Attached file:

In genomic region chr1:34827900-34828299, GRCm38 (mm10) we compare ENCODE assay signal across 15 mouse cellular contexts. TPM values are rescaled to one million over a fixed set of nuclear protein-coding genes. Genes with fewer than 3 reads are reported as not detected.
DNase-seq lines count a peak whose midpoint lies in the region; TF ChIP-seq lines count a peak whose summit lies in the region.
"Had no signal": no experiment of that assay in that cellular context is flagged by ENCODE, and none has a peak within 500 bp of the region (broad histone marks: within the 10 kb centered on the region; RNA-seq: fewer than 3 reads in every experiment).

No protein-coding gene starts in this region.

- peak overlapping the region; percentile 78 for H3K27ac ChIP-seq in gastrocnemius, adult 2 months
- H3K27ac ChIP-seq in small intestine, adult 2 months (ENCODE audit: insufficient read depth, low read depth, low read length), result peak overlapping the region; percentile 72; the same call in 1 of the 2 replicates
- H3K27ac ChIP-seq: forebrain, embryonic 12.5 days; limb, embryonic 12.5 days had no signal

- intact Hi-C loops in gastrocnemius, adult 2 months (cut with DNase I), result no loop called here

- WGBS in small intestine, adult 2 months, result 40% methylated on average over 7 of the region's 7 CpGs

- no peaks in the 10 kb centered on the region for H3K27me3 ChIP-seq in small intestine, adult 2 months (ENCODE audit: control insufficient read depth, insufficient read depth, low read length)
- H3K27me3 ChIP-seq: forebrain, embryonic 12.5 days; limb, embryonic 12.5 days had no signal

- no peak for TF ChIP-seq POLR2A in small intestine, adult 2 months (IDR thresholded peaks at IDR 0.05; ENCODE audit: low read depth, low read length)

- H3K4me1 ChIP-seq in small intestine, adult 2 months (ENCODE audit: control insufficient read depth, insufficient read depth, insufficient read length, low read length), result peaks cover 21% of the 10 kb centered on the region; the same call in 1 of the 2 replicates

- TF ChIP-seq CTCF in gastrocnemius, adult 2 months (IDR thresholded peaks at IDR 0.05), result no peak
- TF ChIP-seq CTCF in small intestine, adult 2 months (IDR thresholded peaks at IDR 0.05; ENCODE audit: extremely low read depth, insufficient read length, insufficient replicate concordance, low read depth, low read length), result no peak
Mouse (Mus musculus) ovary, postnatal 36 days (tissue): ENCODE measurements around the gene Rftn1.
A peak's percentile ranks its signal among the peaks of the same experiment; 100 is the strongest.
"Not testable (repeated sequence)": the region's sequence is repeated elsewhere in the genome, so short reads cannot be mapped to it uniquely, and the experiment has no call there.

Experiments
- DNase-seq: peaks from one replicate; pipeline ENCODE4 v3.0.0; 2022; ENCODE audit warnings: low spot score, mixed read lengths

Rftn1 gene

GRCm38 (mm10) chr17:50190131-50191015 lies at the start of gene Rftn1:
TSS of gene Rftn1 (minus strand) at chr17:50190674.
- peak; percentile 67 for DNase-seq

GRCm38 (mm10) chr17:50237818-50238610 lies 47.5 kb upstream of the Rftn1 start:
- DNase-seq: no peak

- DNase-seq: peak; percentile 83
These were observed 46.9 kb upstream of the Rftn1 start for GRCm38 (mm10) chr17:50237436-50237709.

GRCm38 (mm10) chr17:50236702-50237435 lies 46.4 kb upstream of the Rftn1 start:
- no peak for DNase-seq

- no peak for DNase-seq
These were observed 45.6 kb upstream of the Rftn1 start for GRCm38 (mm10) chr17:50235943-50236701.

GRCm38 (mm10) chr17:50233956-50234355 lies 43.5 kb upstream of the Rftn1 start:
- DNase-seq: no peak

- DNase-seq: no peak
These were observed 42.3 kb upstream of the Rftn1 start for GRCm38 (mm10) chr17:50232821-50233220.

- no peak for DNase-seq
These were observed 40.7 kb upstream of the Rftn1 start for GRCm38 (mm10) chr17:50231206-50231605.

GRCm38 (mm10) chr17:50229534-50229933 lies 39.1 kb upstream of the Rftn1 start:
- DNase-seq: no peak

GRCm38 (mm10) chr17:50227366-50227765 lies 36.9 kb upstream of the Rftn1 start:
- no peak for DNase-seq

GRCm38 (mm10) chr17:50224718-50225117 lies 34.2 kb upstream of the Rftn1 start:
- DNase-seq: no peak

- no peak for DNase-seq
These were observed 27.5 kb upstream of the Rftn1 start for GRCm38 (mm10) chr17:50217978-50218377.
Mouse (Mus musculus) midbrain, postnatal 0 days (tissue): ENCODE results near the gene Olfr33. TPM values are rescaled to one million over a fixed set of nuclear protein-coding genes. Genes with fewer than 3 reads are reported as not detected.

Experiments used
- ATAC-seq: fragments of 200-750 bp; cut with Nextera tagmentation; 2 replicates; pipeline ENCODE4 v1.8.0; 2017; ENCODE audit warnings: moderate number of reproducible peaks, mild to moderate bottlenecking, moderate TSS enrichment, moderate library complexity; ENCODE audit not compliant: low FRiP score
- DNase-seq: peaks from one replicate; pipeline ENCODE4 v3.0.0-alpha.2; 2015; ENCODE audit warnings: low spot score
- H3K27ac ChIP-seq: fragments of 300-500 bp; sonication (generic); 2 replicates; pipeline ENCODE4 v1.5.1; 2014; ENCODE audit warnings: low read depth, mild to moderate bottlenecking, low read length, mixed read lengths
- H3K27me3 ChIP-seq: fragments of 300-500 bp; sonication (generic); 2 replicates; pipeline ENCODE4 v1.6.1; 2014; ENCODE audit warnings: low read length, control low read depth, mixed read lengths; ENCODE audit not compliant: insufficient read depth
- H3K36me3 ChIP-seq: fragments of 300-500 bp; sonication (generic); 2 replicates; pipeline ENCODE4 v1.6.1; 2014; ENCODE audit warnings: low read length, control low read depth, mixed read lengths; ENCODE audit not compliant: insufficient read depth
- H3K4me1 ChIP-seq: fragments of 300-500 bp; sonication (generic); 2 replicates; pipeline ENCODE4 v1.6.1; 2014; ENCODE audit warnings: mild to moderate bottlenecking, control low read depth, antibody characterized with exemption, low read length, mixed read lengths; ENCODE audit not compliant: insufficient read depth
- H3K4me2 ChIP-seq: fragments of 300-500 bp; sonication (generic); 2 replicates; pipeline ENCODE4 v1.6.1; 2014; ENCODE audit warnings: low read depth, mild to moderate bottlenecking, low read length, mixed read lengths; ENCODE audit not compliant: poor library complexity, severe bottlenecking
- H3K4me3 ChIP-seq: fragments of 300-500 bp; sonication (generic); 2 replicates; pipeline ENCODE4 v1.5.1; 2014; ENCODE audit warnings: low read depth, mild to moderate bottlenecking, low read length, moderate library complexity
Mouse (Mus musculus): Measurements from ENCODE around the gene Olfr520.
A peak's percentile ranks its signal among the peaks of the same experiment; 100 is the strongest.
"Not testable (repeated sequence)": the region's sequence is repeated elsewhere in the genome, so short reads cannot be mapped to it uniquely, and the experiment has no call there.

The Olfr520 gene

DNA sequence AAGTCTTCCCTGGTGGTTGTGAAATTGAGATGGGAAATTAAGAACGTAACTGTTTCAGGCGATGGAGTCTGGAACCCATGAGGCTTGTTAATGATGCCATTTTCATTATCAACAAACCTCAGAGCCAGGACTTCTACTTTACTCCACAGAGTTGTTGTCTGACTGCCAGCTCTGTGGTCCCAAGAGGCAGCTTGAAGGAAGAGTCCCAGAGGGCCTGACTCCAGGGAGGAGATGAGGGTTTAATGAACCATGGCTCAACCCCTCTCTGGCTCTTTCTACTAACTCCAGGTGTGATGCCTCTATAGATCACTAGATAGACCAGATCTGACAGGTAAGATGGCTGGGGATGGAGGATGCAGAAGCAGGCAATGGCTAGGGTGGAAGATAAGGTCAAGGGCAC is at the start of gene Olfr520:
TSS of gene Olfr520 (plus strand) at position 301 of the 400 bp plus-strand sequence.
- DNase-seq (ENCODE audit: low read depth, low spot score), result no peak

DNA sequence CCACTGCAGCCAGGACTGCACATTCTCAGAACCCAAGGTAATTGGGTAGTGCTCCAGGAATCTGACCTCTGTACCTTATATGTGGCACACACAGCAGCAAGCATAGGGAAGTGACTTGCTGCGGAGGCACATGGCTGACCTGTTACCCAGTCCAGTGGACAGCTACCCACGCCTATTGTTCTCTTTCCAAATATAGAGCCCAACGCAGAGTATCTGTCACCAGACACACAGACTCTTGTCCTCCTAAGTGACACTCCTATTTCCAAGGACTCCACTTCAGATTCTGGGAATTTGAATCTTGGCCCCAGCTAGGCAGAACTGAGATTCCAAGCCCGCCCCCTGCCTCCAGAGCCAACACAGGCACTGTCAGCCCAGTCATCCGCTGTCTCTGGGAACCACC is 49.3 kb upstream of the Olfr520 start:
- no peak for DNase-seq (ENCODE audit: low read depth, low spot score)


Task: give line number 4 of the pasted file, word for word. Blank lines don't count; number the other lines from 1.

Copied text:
No protein-coding gene starts in this region.